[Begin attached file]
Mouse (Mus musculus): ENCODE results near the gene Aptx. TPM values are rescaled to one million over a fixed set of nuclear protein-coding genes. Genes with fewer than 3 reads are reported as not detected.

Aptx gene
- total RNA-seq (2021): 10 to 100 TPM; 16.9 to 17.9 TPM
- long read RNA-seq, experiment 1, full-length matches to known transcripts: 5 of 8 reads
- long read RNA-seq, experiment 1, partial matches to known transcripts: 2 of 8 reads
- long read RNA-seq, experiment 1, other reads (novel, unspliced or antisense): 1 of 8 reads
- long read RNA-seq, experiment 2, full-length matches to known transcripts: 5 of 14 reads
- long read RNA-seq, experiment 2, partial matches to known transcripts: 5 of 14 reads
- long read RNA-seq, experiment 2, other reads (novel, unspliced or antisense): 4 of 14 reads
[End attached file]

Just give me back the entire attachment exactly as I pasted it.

Mouse (Mus musculus): ENCODE results near the gene Aptx. TPM values are rescaled to one million over a fixed set of nuclear protein-coding genes. Genes with fewer than 3 reads are reported as not detected.

Aptx gene
- total RNA-seq (2021): 10 to 100 TPM; 16.9 to 17.9 TPM
- long read RNA-seq, experiment 1, full-length matches to known transcripts: 5 of 8 reads
- long read RNA-seq, experiment 1, partial matches to known transcripts: 2 of 8 reads
- long read RNA-seq, experiment 1, other reads (novel, unspliced or antisense): 1 of 8 reads
- long read RNA-seq, experiment 2, full-length matches to known transcripts: 5 of 14 reads
- long read RNA-seq, experiment 2, partial matches to known transcripts: 5 of 14 reads
- long read RNA-seq, experiment 2, other reads (novel, unspliced or antisense): 4 of 14 reads